Cristina Pecchia

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  • Dr. Cristina Pecchia

Cristina Pecchia is a philologist working primarily with materials in Sanskrit. She specializes in Indian and Buddhist philosophy, in particular Buddhist epistemology; she also has a strong research interest in the Ayurvedic tradition and the intellectual history of South Asia from the premodern to the contemporary period, with a special focus on the history of philology.

Cristina Pecchia was trained at the University of Rome “La Sapienza” (PhD 2003, MA 1991), at Delhi University (MA in Buddhist Studies, 1993), and at the University for Foreigners in Perugia (MA in Italian as a second language, 1995). In the framework of her doctoral studies, she came to Vienna in 2000 to study with Ernst Steinkellner and his team.

She currently works on her stand-alone project The Nobles’ Truths in Indian Buddhist Epistemology, funded by the Austrian Science Fund (FWF). This is a follow-up of the three-year FWF stand-alone project Indian Buddhist Epistemology and the Path to Liberation, completed in September 2016. She has previously collaborated to three FWF projects on Philosophy and Medicine in Early Classical India, directed by Karin Preisendanz and based at the University of Vienna and at the Austrian Academy of Sciences (2006–2012). She has received grants and awards from the Italian Foreign Office, the Jan Gonda Foundation, Leiden University, and the Austrian Academy of Sciences. At the University of Vienna she teaches courses on aspects of Indian philosophy and on manuscript and print cultures in South Asia.


Project page



  • forthcoming, together with Vincent Eltschinger (eds), Mārga. Paths to liberation in South Asian Buddhist traditions. Papers from an international symposium held at the Austrian Academy of Sciences, Vienna, December 17 – 18, 2015. Austrian Academy of Sciences Press, Wien. Book manuscript under preparation.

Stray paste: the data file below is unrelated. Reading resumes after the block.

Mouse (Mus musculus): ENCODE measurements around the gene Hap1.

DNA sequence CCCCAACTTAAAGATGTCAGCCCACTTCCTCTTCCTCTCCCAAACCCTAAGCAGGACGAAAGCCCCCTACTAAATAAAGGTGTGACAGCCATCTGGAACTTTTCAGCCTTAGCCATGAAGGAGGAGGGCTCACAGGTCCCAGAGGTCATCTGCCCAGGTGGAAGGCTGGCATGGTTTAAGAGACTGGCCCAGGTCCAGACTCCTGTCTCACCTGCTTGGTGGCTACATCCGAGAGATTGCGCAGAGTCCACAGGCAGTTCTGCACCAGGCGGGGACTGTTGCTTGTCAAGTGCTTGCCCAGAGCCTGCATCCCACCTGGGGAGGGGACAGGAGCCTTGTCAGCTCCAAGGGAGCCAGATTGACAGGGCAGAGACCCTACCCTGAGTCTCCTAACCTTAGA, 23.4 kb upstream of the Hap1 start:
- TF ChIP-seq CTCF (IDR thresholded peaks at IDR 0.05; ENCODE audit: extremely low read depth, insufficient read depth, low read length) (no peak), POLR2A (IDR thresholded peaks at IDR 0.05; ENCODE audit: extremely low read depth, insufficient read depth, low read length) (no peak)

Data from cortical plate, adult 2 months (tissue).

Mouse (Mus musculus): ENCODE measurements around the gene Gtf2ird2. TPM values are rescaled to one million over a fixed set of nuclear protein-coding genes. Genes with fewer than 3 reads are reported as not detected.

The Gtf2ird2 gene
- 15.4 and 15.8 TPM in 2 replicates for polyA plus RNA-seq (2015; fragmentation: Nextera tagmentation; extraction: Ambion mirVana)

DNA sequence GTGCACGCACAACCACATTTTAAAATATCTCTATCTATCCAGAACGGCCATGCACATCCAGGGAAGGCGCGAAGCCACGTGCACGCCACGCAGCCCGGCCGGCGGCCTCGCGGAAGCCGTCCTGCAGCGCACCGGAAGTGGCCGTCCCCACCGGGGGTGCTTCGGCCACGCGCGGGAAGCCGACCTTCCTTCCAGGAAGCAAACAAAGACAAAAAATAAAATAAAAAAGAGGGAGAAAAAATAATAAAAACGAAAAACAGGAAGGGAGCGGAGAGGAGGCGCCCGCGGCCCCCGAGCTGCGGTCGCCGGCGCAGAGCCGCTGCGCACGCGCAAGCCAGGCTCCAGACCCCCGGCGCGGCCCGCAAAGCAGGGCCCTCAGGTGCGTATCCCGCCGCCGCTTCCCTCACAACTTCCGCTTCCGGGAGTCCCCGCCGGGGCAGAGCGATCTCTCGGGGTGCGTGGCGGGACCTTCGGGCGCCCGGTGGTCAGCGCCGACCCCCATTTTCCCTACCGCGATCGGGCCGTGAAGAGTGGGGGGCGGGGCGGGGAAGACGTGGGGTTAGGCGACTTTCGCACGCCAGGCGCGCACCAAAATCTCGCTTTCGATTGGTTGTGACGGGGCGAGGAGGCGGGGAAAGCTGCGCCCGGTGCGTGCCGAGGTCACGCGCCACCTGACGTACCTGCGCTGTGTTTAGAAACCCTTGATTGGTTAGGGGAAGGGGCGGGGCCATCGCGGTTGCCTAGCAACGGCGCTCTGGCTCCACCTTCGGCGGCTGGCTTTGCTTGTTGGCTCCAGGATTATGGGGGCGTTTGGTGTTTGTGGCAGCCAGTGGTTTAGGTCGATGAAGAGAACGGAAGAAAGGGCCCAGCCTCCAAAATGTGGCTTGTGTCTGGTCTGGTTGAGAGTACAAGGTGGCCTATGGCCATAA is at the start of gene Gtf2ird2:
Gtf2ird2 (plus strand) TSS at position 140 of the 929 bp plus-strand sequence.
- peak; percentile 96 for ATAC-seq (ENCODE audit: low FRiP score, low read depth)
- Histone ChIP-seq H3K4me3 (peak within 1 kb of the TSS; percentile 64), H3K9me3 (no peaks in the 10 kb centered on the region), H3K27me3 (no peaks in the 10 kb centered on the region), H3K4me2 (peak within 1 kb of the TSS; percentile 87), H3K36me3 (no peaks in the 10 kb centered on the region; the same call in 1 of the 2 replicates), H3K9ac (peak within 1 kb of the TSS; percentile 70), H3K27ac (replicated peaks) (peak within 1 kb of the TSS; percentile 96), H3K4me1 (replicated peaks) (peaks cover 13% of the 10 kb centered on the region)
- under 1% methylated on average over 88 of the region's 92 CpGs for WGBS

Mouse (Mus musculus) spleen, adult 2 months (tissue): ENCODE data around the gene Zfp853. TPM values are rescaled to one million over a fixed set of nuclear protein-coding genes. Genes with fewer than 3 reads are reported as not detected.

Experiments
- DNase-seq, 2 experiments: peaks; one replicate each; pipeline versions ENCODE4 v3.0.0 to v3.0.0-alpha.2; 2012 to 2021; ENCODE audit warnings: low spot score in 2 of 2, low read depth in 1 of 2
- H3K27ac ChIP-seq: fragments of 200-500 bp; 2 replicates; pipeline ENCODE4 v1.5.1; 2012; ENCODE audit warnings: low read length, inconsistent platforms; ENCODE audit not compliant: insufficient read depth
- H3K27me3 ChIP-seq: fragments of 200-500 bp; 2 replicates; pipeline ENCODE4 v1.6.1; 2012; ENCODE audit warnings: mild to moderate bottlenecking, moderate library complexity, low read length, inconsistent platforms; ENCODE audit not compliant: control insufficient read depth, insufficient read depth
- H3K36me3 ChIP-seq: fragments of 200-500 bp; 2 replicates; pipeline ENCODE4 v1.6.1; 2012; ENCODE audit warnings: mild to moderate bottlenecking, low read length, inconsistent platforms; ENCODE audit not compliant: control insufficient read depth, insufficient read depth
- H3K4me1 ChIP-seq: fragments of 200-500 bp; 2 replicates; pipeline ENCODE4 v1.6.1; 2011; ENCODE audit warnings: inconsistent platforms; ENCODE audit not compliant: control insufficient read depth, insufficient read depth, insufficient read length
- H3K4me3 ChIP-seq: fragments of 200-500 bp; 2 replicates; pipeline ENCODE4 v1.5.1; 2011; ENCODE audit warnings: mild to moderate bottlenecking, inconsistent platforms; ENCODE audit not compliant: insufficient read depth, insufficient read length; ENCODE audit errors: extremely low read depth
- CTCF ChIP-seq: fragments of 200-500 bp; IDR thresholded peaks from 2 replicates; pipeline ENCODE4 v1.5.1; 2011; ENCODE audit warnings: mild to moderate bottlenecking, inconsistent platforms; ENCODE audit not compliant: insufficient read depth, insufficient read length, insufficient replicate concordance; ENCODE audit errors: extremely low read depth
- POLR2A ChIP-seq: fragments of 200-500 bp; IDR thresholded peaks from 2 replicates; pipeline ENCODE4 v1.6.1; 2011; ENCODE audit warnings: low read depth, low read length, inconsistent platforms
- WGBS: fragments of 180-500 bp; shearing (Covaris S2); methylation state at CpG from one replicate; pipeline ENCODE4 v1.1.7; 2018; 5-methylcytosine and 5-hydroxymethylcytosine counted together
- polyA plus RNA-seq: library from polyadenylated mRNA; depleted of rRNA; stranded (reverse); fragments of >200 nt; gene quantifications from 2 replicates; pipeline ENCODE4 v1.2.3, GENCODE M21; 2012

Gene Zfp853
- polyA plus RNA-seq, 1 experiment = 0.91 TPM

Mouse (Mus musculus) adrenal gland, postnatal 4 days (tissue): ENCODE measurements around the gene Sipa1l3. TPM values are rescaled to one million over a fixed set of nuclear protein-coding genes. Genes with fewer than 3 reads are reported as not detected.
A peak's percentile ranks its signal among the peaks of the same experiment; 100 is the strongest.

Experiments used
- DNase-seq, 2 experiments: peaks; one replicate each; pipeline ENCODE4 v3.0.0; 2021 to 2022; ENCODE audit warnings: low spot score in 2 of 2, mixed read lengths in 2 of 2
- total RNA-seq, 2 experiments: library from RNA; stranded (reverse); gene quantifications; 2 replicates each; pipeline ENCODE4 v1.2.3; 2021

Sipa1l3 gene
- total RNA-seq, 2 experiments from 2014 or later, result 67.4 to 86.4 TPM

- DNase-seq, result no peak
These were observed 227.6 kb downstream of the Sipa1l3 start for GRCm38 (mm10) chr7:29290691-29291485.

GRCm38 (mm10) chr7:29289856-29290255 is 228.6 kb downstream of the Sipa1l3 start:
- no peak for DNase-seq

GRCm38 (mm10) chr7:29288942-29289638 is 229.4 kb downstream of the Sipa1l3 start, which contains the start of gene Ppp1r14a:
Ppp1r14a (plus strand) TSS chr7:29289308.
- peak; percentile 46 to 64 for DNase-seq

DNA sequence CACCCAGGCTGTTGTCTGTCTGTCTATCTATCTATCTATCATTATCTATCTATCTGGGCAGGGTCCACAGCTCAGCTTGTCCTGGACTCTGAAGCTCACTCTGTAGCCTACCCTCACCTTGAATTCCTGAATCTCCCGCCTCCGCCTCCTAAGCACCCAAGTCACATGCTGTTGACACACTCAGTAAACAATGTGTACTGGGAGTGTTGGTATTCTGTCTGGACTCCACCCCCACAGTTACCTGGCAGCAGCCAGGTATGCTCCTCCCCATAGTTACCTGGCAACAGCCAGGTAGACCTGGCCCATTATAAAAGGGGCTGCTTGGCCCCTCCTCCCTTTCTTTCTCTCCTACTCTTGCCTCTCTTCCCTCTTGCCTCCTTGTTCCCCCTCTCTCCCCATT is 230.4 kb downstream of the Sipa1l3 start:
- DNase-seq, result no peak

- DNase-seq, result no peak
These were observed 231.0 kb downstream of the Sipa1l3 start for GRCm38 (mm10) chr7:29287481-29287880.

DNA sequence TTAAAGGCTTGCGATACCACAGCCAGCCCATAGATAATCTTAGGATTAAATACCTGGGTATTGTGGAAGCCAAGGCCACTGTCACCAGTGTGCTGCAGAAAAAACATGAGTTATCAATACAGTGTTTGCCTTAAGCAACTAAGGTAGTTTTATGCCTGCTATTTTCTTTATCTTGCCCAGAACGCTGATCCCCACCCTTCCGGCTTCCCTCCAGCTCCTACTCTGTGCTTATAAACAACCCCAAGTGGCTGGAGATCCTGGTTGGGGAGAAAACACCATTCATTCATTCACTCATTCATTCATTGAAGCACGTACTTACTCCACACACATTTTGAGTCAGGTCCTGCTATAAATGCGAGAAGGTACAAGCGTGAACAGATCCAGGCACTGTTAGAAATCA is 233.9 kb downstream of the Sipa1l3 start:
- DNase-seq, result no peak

• forthcoming, (editor), Editors of Sanskrit Texts. Materials for a history of philology in South Asia. Austrian Academy of Sciences Press, Wien. Book manuscript under preparation.
  • forthcoming, together with Karin Preisendanz and Philipp A. Maas, The Text of the Carakasaṃhitā Vimānasthāna 8, as critically edited in the FWF projects “Philosophy and Medicine in Early Classical India”. Book manuscript under preparation.

Articles and Book reviews

  • 2018 Book review of: Eli Franco and Miyako Notake, Dharmakīrti on the duality of the object: Pramāṇavārttika III 1-63. [Leipziger Studien zu Kultur und Geschichte Süd- und Zentralasiens 5] LIT-Verlag, Berlin, Münster, Wien, Zürich, London 2014. In: Journal of the American Oriental Society 138.3, 2018: 662-665.
  • 2016 Book review of: Johannes Schneider. Eine buddhistische Kritik der indischen Götter. Śaṃkarasvāmins Devātiśayastotra mit Prajñāvarmans Kommentar. Nach dem tibetischen Tanjur herausgegeben und übersetzt. [Wiener Studien zur Tibetologie und Buddhismuskunde 81] Arbeitskreis für Tibetische und Buddhistische Studien, Universität Wien, Wien 2014. In: Journal of the American Oriental Society 136.2, 2016: 439-440.
  • 2014 “A discussion of Alex Watson’s The self's awareness of itself. With an addendum about the transmission of Dharmakīrti’s Pramāṇaviniścaya”. Rivista degli Studi Orientali 87, 2014: 107-119.
  • 2013 “Transmitting the Carakasaṃhitā. Notes for a history of the tradition.” In: Dominik Wujastyk, Anthony Cerulli, Karin Preisendanz (ed.), Medical Texts and Manuscripts in Indian Cultural History. Delhi: Manohar Lal, 2013: 1–27.
  • 2012 Book review of: Jean Papin, Caraka Samhita. Traité fondamental de la médecine ayurvédique. 2. Les thérapeutiques. Avant-propos de Guy et Sylvain Mazars. Introduction, traduction et notes de Jean Papin. Éditions Almora, Paris 2009. In: Indo-Iranian Journal 55, 2012: 171-174.
  • 2010 “Contradictions on the way to liberation: Dharmakīrti’s discussion.” In: Giacomella Orofino, Silvio Vita (eds.), Buddhist Asia 2. Papers from the Second Conference of Buddhist Studies held in Naples in June 2004. Kyoto: Italian School of East Asian Studies, 2010: 47–67.
  • 2010 “Transmission-specific (in)utility, or dealing with contamination: Samples from the textual tradition of the Carakasaṃhitā.” In: Jürgen Hanneder, Philipp A. Maas (guest eds.), "Text genealogy, textual criticism and editorial technique". Wiener Zeitschrift für die Kunde Südasiens 52–53 (2009–2010), 2010: 121–159. (The publication is available at
  • 2010 “The art of beginning”. Book review: Walter Slaje (ed.), Śāstrārambha. Inquiries into the preamble in Sanskrit. [Abhandlungen für die Kunde des Morgenlandes 62] Harrassowitz Verlag, Wiesbaden 2008. In: Rivista di Studi Sudasiatici 4 (2009), 2010: 169-172.

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